Structural Study Will Help Develop New Asthma and Allergy Treatments
The structure of a molecule that regulates levels of the key antibody involved in allergic reactions and asthma, IgE, has been revealed by researchers from Oxford University and King's College London. The study, published in Journal of Experimental Medicine, will help in the discovery of drugs to treat these two conditions.
IgE is thought to make certain cells of the immune system (mast cells) more sensitive to allergens, so lowering circulating levels of active IgE is a possible way of reducing the symptoms of allergies or allergic asthma.
The low-affinity receptor for IgE, called CD23, plays a dual role in the production of IgE. It can either inhibit or stimulate the antibody's production, depending whether it is attached or detached from the cell membrane.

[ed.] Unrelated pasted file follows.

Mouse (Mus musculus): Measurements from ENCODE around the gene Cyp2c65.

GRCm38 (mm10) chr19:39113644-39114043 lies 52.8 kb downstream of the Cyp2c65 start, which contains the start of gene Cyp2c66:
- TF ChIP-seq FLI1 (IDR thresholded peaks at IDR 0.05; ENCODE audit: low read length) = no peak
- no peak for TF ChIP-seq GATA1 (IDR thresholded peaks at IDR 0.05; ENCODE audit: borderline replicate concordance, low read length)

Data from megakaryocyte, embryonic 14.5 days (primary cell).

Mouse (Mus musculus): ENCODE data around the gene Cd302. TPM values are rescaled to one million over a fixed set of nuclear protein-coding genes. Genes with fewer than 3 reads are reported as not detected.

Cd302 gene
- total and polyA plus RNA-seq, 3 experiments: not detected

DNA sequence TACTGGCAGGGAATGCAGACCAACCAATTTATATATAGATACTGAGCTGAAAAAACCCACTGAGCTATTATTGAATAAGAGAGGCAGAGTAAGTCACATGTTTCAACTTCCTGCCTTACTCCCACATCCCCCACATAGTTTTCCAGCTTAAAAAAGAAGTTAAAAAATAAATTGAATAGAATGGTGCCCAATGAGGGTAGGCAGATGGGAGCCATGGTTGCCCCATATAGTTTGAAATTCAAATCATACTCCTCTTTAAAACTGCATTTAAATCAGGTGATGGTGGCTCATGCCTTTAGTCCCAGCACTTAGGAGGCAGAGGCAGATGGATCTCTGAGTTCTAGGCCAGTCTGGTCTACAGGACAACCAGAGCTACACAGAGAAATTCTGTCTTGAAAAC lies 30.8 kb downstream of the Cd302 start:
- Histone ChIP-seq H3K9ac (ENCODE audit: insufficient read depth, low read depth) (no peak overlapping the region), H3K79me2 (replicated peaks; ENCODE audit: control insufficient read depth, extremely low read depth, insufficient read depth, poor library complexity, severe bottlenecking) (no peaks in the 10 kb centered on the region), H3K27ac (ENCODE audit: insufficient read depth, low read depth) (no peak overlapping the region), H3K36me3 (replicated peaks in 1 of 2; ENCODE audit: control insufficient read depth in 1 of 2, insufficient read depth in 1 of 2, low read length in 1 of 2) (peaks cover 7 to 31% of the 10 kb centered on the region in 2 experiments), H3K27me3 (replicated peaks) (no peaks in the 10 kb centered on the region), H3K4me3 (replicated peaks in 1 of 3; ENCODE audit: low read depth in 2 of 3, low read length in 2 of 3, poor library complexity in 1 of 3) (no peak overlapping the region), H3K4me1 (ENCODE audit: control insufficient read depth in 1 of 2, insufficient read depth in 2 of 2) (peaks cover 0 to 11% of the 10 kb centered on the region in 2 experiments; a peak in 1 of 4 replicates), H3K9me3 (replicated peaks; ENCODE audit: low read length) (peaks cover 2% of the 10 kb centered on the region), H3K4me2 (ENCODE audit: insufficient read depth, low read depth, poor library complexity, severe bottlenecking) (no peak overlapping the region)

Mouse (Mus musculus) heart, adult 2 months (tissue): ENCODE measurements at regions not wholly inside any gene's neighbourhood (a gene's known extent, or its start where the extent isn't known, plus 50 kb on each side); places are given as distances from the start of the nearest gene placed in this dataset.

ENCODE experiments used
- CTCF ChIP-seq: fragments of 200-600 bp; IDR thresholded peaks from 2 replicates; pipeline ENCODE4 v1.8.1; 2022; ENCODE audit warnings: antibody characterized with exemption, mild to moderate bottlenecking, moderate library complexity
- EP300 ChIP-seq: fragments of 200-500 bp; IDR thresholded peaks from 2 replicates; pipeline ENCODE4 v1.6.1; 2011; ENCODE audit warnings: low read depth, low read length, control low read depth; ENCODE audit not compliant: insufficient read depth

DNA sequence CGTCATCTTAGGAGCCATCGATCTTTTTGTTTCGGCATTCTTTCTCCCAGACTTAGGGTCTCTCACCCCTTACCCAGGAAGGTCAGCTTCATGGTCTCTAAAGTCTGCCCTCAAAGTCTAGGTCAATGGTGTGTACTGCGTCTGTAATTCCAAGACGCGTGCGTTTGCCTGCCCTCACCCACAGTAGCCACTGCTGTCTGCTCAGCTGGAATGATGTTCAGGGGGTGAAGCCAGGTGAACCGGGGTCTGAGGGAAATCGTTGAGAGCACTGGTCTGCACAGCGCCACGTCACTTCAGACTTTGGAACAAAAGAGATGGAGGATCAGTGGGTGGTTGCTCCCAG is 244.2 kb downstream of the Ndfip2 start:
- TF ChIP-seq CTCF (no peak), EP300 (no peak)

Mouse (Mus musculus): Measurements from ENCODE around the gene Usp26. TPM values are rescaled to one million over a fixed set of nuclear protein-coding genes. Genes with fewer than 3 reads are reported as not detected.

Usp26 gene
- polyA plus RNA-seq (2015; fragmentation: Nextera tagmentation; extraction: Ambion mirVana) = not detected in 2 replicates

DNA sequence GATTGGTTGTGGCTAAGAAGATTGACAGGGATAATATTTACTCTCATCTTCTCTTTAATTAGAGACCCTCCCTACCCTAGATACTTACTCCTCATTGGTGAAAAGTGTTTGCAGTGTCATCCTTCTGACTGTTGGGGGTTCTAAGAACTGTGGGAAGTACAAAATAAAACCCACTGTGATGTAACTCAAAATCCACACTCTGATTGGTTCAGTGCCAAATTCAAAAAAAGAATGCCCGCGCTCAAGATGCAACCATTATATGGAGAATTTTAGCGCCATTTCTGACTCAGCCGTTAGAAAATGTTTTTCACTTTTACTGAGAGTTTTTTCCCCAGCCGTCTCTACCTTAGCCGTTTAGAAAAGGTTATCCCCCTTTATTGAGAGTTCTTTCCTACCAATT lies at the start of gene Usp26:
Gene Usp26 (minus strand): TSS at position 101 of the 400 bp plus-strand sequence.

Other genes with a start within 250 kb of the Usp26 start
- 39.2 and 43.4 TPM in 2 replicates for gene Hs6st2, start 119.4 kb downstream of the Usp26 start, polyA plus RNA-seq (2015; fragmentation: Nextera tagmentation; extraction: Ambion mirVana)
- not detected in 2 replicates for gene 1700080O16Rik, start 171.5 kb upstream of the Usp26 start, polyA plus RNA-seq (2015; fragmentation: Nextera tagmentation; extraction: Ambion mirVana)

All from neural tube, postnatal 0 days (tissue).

Small molecules that bind to CD23 and prevent it from stimulating IgE production could be potential allergy and asthma treatments.
The researchers at Oxford and King's used nuclear magnetic resonance (NMR) spectroscopy to discover the structure of CD23. They also identified which parts of the molecule are used in the promotion of IgE production